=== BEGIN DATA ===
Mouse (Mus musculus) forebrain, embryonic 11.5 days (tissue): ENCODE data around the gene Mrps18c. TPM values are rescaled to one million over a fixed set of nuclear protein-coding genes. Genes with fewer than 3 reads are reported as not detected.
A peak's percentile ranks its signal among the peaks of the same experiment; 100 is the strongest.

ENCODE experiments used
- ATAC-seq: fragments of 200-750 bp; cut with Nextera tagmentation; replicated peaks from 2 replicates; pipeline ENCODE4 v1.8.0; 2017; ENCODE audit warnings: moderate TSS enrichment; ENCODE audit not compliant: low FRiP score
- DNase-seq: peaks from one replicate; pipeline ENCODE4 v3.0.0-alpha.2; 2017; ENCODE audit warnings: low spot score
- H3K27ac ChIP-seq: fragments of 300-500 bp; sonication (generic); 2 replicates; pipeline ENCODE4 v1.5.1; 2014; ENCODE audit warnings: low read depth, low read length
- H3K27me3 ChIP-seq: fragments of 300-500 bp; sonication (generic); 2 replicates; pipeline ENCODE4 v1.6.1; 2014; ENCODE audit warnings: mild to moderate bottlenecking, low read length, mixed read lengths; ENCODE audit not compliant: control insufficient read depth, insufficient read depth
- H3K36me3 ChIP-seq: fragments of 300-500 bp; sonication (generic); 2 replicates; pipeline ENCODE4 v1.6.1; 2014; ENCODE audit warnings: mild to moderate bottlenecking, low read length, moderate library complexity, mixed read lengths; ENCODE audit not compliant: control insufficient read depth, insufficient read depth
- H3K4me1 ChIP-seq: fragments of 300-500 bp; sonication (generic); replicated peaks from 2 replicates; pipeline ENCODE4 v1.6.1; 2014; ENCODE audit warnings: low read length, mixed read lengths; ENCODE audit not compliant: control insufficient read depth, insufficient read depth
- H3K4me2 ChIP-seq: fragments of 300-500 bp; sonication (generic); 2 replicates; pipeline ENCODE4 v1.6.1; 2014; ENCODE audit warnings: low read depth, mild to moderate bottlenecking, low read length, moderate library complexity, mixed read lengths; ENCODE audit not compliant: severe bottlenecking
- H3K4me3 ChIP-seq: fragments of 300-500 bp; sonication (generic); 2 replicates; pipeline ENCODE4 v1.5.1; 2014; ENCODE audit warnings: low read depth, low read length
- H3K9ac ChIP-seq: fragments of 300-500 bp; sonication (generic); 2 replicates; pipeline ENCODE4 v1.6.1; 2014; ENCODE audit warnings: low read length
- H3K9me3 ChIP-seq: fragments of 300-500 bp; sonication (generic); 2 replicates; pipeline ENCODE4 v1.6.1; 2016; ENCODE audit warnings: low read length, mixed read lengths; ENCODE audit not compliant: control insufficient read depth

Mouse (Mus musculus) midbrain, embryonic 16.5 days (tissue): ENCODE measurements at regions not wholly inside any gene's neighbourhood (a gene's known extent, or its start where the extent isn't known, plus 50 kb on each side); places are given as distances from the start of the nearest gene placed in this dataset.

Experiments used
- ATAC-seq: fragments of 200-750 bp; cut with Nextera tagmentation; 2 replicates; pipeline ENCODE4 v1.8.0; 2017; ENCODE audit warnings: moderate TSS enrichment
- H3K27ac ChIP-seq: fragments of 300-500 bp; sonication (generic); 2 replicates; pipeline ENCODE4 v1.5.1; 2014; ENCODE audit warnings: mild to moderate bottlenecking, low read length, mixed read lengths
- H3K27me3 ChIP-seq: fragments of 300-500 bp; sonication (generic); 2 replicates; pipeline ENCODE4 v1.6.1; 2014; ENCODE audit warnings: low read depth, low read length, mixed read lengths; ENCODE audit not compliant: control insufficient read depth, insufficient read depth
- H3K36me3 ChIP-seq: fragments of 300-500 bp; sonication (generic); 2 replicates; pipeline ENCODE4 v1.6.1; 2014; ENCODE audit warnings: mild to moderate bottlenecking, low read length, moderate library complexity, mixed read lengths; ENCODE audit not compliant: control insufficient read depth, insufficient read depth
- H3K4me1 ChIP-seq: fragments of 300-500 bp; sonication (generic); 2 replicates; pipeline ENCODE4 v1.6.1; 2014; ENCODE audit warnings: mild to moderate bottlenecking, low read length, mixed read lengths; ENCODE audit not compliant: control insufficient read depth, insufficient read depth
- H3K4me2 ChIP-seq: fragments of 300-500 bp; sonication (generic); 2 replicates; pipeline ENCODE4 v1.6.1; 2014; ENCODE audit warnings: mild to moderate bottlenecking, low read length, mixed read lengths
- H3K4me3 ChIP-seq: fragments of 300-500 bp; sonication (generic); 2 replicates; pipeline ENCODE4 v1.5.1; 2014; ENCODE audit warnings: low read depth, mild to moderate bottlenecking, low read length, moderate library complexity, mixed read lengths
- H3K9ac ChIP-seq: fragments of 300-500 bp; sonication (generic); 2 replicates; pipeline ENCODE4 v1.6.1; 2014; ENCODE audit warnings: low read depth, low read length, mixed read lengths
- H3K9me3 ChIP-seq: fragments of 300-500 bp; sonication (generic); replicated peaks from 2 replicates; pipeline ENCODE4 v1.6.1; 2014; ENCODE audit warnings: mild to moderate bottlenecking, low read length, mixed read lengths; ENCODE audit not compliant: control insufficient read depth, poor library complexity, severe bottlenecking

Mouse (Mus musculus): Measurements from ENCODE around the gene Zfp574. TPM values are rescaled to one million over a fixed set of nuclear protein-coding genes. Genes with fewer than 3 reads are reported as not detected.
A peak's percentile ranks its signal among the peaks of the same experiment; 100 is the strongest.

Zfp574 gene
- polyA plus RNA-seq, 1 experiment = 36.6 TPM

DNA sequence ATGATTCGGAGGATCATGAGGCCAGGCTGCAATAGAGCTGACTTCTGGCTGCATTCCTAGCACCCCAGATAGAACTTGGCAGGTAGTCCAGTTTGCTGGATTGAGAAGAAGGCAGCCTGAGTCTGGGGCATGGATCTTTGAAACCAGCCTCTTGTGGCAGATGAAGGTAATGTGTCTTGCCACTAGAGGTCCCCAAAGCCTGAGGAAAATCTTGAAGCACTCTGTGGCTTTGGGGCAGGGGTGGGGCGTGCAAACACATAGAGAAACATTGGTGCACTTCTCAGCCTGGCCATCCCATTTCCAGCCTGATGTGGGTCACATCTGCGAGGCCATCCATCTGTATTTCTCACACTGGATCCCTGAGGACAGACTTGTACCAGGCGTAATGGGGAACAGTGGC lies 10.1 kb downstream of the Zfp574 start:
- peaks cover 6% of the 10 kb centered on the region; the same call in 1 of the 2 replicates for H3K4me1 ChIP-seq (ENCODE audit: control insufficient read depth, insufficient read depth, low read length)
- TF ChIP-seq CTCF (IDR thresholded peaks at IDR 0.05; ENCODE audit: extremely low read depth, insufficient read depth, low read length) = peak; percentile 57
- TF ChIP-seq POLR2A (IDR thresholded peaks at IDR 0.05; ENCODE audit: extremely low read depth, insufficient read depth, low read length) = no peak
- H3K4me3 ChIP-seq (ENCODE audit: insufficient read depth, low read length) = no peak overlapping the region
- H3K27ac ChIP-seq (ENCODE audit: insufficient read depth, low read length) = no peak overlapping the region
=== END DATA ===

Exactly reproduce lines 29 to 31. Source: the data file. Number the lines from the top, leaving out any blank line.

DNA sequence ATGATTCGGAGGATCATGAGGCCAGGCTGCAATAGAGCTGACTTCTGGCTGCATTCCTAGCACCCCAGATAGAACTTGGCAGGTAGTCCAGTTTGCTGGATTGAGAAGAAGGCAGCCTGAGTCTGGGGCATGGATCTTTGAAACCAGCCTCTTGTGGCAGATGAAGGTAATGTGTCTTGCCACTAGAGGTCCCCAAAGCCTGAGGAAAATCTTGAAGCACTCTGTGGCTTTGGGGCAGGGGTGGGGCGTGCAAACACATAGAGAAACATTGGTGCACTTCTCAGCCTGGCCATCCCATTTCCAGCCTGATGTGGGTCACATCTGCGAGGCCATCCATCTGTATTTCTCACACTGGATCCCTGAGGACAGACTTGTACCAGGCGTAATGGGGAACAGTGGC lies 10.1 kb downstream of the Zfp574 start:
- peaks cover 6% of the 10 kb centered on the region; the same call in 1 of the 2 replicates for H3K4me1 ChIP-seq (ENCODE audit: control insufficient read depth, insufficient read depth, low read length)
- TF ChIP-seq CTCF (IDR thresholded peaks at IDR 0.05; ENCODE audit: extremely low read depth, insufficient read depth, low read length) = peak; percentile 57